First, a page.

Does anyone remember the Sony Xperia tipo? I reviewed it at the end of August. It is a budget handset from Sony, priced at £126 (inc. VAT) SIM-free when I wrote the review, and is available as I write today from the same retailer (Clove Technology) at the same price.
Today I'm assessing the Xperia miro - a very close sibling of the tipo that costs £165 (inc. VAT) SIM-free from the same retailer. That’s around £40 more for this budget handset than the tipo. My review sample came from Vodafone where it is free on plans from £13-a-month. So, has Sony given you more here, and is the more worth the extra outlay?
The miro and the tipo do look different from each other, which I suppose is a good start in differentiating the two phones. Where the tipo has rather nice rounded edges, the miro is more angular in form. It’s a more blocky looking phone, though that’s not meant to be a negative comment – it looks fine.
Well, fine except for the fact that the area beneath the screen is vast. I measured 23mm of space between the bottom of the screen and the bottom of the phone.This space is divided into two sections. Immediately beneath the screen there’s an area with three touch buttons – Home, Back and Menu. They aren’t backlit, but the screen brightness is strong enough to help you find them when it’s dark.
Beneath these buttons there’s a slightly inward sloping section with the Xperia branding on it. On my review sample this was black, like the rest of the handset. However, there are alternative colour combinations as shown above.
The miro, like the Xperia tipo, is small and light. We are talking 113 x 59.4 x 9.9mm and 110g for the miro as opposed to 103 x 57 x 13mm and 99.4g for the tipo. The miro is taller and thinner, then, but comparable.
A small phone means a small screen and the 3.5in offering here is unlikely to surprise. It is a shade larger than the tipo’s 3.2in screen, and I found it a little easier to type on as a result. But only a little. Serious generators of text for whatever reason from SMS to email and longer documents would do well to look for a larger screen.
The 480 x 320 screen resolution isn’t much to write home about, and it matches the tipo. With this resolution on offer, text can be difficult to read. I struggled to get much from a web page without zooming, for example. And when I did zoom, there was a definite fuzziness to words. It’s not something that is likely to irritate those who’ve not experienced better, but I think Sony could have earned brownie points by upping the resolution.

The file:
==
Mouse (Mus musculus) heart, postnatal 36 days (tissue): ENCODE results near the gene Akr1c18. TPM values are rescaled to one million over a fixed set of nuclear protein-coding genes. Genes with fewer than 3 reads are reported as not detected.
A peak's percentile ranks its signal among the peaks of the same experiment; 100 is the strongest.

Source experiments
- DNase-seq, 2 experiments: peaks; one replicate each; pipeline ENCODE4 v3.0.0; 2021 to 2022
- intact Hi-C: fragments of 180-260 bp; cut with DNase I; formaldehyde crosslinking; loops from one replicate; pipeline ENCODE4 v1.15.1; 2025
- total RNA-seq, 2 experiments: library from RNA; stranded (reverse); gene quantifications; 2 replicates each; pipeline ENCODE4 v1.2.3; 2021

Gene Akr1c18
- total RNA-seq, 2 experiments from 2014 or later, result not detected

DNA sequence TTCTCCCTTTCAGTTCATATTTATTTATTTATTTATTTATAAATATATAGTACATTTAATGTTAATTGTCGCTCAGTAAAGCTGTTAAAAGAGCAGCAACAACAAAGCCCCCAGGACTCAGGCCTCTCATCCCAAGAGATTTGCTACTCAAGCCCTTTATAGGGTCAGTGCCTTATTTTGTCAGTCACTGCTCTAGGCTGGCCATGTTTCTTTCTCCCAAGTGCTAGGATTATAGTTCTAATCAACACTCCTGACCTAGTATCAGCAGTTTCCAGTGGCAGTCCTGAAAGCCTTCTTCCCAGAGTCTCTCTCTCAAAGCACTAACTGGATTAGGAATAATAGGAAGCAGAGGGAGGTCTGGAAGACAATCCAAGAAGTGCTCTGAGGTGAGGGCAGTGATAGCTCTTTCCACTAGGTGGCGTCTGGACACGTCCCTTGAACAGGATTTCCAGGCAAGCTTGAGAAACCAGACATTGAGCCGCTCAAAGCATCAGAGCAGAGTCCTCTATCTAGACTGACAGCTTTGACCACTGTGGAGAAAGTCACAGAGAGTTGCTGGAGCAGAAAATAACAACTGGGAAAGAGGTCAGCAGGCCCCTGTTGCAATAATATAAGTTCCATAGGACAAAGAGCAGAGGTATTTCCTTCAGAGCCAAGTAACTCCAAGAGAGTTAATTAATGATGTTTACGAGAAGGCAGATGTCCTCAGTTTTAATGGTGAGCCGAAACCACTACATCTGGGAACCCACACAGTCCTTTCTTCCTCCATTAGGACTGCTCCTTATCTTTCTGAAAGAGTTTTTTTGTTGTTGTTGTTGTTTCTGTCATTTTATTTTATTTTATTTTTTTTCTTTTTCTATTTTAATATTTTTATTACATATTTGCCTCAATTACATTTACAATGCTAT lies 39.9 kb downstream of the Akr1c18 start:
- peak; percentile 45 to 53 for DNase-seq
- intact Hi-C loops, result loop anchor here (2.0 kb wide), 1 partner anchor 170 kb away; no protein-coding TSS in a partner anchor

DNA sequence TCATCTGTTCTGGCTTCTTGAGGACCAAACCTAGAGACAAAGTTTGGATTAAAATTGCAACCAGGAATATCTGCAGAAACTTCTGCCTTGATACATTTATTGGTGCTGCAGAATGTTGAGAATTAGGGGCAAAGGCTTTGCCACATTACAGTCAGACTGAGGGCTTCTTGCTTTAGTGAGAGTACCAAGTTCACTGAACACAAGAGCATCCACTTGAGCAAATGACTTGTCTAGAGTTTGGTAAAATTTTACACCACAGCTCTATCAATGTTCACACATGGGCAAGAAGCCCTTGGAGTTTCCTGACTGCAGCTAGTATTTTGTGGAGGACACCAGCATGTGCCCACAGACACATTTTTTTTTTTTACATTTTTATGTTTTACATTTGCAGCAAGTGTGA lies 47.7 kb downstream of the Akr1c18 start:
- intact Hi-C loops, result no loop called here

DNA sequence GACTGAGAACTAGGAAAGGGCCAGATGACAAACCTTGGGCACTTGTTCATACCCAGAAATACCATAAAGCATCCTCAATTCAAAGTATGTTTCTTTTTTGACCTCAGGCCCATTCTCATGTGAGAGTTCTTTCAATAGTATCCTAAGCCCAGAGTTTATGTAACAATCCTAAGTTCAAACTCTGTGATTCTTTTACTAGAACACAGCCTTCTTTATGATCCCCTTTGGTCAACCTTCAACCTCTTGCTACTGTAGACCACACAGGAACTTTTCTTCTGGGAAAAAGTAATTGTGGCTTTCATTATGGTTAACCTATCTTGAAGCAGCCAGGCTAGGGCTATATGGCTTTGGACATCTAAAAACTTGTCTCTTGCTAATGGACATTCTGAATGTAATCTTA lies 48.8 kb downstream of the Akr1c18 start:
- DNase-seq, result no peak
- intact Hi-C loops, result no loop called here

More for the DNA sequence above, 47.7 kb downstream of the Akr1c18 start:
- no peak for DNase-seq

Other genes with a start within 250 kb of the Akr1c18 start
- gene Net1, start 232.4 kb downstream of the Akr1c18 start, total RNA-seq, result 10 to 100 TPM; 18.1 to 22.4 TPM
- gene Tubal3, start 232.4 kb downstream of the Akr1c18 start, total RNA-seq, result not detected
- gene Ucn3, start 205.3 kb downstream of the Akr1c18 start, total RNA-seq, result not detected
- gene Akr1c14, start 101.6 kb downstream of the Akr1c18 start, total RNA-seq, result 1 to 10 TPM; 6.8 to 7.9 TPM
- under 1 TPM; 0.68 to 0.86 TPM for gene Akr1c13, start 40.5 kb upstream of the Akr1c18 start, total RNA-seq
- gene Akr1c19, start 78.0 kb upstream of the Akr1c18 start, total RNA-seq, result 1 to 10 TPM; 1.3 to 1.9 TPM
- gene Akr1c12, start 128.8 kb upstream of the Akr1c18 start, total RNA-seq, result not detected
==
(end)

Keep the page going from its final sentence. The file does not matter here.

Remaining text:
The Android version is a pleasant surprise. To see Android 4.0 (Ice Cream Sandwich) here is a good thing – just as it was with the tipo. And the 5-megapixel main camera with a little LED flash performed reasonably well too. There’s a front-facing VGA camera which is always a nice touch to see in a budget handset.
Sony offers five home screens on the Xperia miro and a raft of personalising widgets are include. On my review handset some of these came from Vodafone, some from Sony and the rest were the standard Android fare.
There’s an 800MHz processor on board, just as in the tipo, and it does a good job. I didn’t notice any jarring that really annoyed me. Video played smoothly, the handset found and played music without juddering, and apps loaded fast enough to keep me happy. There was the odd pause here and there while the phone caught up with things I asked it to do, but nothing that would make me lay into Sony for producing a phone that’s below par for its price and specs in performance terms.
Sony has included its LiveWare system here. It is with such things that Android handset manufacturers have to try to differentiate themselves from the competition these days, and LiveWare certainly impresses. You can set the phone to automatically run an app when you plug in the charger, headphones or headset. So for instance, I loved how I could set the music player to run whenever I plugged a headset in.
In this case, the music app is Sony’s Walkman app, with shuffle and repeat modes and an equaliser whose presets have a real effect on what you hear. There was also none of that squealing I got through the headphones when pausing music with the tipo. Oh, and when you remove the headphones playback pauses, though you stay in the app.
What I wasn’t so happy about was the need to remove the battery to hot-swap microSD cards. Plenty of people still find it easier to swap music into their phones via computer drag-and-drop to microSD, and if you are one of them, note that this phone has to be powered down and its battery removed before you can get at the microSD card.
Switch music playback to the built-in speaker and Sony’s xLOUD kicks in (just like the tipo). For some reason audio quality didn’t sound quite as good through the speaker as with the tipo, but to be fair I was working from memory on this rather than having the two handsets side by side. There’s no doubting the loudness though, and xLOUD is another of those differentiators for which Sony should be praised.
Internal memory is limited to just 4GB with only 2GB user accessible, so you’ll probably need a microSD card quickly as Sony doesn’t bundle one. However, you do get a screen protector, which is a reasonably nice touch.
The 1,500mAh battery is rated for five hours of talk-time. My experience suggests the usual daily charge regime is likely to apply for many users.
So, where do the tipo and miro differ? The key areas are physical design and that the miro has a better camera and slightly larger screen.
The Sony Xperia miro is a neat little phone that benefits from a few features unique to Sony. It is very, very like the Xperia tipo, with just a few small spec improvements. If you have the cash, it is probably worth shelling out for the extras.
Manufacturer and model
Sony Xperia miro
GSM 850/900/1800/1900 HSDPA 850/900/1900/2100
800MHz Qualcomm MSM7225A
2GB user accessible
3.5in, 480 x 320 pixels
113 x 59.4 x 9.9mm